William Polly might look like any other 12-year-old kid among the throng of middle-schoolers who will swarm the halls of Jefferson Middle School in a couple of weeks. But the quietly poised young Arlingtonian is a Junior Olympics champion: an internationally renowned sport stacker.

Sport stacking, which involves the timed stacking of plastic cups in specific sequences, has grown increasingly popular since the late 1990s, with more than 480,000 competitors worldwide. While competitors can range in age from 3 to senior citizen, the sport peaks young, between10 and14. The sport, which hones hand-eye coordination and agility, is taught in many physical education classes in public schools across Arlington County.

William first started stacking in kindergarten, in an after-school program at Barrett Elementary. He got his first set of cups for Christmas in 2006 and started practicing in earnest in 2009. In April 2011, William won his first World Championship, becoming the youngest world champion and setting a world record. When sport stacking was added to the Junior Olympics, William became the first gold medalist. He has set 10 world records to date.

The world champion’s biggest challenge? Staying calm and stacking on. “At the World Championships, everyone takes out their camera to film you. Then, someone on the other side of the room sets a record, and there’s a lot of cheering. You have to set yourself off from everyone. You have to ignore your nerves,” William says.

William’s parents say the sport has brought William confidence and poise. “He can get up before a gymnasium full of kids to give a demonstration and not get rattled. I mean, the pressure of this sport is unreal,” says Kris Polly, William’s father.

The astounding wins have brought William guest stints on “The Tonight Show with Jay Leno,” “Live! With Kelly and Michael” and “The Steve Harvey Show,” and trips around the world. He is gracious and modest as he shows a visitor around his room, whose walls are lined with trophies and photos from his tournaments, as well as a set of stacking cups bearing William’s signature and his picture on a new tournament display timer box. He was featured along with other champion stackers in “Stacker,” a documentary about the sport. “Stacker” was shown at the Arlington Cinema ‘N’ Drafthouse in May to raise funds for Barrett and Jefferson schools.

The family traveled to South Africa this summer, where William filmed a television commercial for a South African orange soda. That was his favorite trip because his family went on a safari together. Next week, the young Olympian (and his mom) will fly to Beijing to attempt to break his world record in the “cycle” stack on a Guinness Book of World Records television show.

William shares his talent with other kids his age, visiting area elementary schools to teach and demonstrate the sport, advising those who want to start stacking clubs at school. He also likes to skateboard — to and from school — and play with a Rubik’s Cube.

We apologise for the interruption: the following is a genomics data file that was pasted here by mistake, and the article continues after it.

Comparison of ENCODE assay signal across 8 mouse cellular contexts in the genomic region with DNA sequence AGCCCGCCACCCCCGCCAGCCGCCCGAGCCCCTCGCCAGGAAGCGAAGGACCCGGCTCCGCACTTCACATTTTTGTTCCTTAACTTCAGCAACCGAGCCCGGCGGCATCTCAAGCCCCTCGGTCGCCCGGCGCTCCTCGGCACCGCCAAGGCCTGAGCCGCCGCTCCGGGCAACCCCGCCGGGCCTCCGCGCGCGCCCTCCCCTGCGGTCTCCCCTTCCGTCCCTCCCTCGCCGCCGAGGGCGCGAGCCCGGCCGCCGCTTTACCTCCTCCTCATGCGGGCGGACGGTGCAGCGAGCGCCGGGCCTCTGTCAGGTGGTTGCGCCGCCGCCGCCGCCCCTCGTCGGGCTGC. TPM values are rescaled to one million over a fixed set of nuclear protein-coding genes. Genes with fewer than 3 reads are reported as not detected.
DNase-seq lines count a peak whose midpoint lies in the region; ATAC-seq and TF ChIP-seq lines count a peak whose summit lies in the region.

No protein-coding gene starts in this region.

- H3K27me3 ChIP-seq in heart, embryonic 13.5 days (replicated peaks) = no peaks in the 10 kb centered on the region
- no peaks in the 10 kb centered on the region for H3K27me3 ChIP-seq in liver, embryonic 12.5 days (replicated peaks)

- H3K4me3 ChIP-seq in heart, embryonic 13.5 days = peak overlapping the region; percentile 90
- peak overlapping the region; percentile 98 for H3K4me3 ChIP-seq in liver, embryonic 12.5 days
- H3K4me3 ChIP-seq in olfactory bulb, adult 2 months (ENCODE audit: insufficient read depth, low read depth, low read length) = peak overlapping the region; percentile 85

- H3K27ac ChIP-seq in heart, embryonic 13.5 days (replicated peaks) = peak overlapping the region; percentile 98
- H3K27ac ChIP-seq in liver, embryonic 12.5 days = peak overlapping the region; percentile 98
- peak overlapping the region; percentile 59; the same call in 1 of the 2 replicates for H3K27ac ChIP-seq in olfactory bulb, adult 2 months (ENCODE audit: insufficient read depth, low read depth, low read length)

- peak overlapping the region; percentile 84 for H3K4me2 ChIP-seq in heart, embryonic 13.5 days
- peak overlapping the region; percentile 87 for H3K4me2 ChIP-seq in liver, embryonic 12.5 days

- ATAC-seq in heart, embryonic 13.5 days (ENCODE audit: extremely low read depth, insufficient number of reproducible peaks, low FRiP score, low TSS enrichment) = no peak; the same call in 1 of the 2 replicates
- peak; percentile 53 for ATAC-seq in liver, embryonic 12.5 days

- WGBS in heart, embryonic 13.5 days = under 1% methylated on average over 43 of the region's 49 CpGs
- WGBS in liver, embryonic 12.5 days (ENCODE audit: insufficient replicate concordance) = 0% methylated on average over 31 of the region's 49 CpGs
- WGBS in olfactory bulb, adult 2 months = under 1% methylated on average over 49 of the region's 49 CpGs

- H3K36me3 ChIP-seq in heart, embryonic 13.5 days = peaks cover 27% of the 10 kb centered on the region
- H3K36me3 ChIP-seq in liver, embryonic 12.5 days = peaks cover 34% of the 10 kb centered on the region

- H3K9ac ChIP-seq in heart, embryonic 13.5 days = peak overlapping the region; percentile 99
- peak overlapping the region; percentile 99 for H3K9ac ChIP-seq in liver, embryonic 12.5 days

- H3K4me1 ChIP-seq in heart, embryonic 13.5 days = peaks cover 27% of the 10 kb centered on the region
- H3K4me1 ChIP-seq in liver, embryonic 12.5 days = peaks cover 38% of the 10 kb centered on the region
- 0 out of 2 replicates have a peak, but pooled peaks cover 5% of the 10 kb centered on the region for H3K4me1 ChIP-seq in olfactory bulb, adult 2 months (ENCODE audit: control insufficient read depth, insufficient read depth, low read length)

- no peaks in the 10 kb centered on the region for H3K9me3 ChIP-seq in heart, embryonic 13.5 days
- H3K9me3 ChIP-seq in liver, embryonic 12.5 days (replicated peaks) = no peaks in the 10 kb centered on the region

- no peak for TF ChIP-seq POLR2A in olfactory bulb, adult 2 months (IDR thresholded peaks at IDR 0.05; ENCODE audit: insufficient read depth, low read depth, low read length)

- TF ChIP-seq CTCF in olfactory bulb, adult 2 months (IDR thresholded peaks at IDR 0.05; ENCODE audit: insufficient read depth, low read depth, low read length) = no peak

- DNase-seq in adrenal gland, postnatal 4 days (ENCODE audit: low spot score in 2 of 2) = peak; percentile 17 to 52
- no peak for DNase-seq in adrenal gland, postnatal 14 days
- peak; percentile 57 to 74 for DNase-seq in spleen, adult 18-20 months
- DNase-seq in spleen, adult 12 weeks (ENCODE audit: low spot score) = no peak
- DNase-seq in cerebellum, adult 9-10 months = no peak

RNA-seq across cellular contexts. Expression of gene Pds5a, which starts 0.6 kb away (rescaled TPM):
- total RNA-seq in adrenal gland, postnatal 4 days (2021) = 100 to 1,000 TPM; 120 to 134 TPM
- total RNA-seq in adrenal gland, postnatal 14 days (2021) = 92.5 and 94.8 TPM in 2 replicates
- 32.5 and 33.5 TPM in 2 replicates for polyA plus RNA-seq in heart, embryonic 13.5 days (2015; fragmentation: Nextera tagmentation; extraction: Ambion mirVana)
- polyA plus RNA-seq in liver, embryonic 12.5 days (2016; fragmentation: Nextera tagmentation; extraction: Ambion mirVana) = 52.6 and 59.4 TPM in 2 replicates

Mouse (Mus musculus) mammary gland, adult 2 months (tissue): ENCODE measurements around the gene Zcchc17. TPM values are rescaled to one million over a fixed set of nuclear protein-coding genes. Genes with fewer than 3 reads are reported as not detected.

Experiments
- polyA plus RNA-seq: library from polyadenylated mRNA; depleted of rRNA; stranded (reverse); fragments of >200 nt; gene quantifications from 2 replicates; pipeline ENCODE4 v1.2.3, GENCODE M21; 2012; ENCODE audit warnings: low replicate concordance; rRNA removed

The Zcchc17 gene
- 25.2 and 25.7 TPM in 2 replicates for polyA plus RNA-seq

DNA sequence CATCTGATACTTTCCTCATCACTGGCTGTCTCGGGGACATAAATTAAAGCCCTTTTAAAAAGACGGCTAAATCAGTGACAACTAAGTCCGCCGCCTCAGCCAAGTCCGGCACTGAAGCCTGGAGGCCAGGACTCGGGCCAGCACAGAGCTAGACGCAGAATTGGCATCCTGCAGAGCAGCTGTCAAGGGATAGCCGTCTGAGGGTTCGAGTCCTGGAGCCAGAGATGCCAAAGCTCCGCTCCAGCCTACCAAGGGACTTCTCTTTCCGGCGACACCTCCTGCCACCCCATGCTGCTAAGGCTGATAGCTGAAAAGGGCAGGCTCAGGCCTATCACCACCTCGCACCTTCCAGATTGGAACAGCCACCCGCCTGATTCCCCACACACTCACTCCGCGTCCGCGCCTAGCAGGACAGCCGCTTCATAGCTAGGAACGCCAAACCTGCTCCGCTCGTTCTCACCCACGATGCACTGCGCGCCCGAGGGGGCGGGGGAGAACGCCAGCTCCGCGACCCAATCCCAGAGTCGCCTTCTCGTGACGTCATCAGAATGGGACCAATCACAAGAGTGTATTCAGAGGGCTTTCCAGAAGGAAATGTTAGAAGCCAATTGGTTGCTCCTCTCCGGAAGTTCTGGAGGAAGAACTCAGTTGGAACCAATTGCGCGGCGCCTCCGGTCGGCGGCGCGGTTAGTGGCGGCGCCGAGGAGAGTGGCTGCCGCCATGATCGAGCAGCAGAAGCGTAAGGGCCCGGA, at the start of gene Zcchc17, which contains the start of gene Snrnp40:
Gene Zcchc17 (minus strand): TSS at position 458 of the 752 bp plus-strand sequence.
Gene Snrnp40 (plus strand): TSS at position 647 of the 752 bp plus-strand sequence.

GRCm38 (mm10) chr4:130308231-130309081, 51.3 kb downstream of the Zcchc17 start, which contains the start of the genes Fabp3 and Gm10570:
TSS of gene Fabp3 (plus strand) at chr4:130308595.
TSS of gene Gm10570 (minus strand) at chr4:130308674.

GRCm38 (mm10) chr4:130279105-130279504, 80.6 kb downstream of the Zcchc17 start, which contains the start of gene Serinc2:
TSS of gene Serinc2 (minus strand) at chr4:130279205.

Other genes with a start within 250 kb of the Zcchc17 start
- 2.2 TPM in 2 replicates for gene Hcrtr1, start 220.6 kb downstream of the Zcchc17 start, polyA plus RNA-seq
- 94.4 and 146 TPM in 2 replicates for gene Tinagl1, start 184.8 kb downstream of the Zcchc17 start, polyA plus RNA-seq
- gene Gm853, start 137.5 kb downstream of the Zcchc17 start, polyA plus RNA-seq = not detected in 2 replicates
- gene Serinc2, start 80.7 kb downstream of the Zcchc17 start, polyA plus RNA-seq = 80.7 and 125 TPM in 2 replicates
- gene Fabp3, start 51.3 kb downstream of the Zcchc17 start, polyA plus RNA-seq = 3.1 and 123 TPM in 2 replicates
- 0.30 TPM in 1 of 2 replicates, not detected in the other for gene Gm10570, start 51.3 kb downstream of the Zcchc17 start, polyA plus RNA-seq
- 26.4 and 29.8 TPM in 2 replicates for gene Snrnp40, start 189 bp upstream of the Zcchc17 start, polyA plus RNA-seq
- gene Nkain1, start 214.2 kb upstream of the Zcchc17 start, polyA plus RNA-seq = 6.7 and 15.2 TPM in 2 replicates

During stacking season, which runs from late fall through midsummer, William practices three hours a day, doing homework after school before focusing on practice. In the summer, he cuts back to an hour or 90 minutes of practice each day.

The sport is not a solitary one, however. William’s friends cheer him on and even play along with him: “They think it’s really cool, and some of my friends are into stacking. So we’ll go to someone’s house, and just start stacking,” he says. His 16-year-old sister, Caroline, occasionally stacks as well, recently competing in the Junior Olympics; she says her little brother gives her tips.

Through YouTube and a Skype-like forum called Ooyoo, William connects with a far-flung but tightly knit community of stackers. “I’ve made friends with people all across the country and around the world. We’ll do video chats, and when we go to tournaments it’s so much fun to see them in real life.”

William’s mom, Laura, notes how supportive the community is. “They all Skype back and forth, so even though a lot of his close friends are from Ohio, North Carolina, New York, they are able to keep in frequent contact,” she says.

The Pollys would encourage other parents to support their children’s interest in the sport. “It’s the Everykid sport, is what it is. Every kid can do this. And a set of cups is only about $20. There’s no 5 o’clock in the morning on the ice for hockey, there’s no concussions, there’s no violence,” Kris Polly says. “It’s not a sport you have to buy expensive shoes for.”

Downsides? “The noise,” he says. “You know where they are in the house. No matter where they are.”

William advises kids who want to pursue the sport not to focus on winning. “Just try your best, and if you’re in it to win it, then you’re in it for the wrong reasons. If you’re having fun, that’s the best.”But if you’re not setting personal goals, and you’re not into it that much, then why do it? If you’re trying to impress someone, you’re totally in it for the wrong reasons — it has to come from you.”

For his part, the Junior Olympics champion and record-holder hasn’t let fame and awards go to his head: “I just want to keep stacking as long as I can,” he says.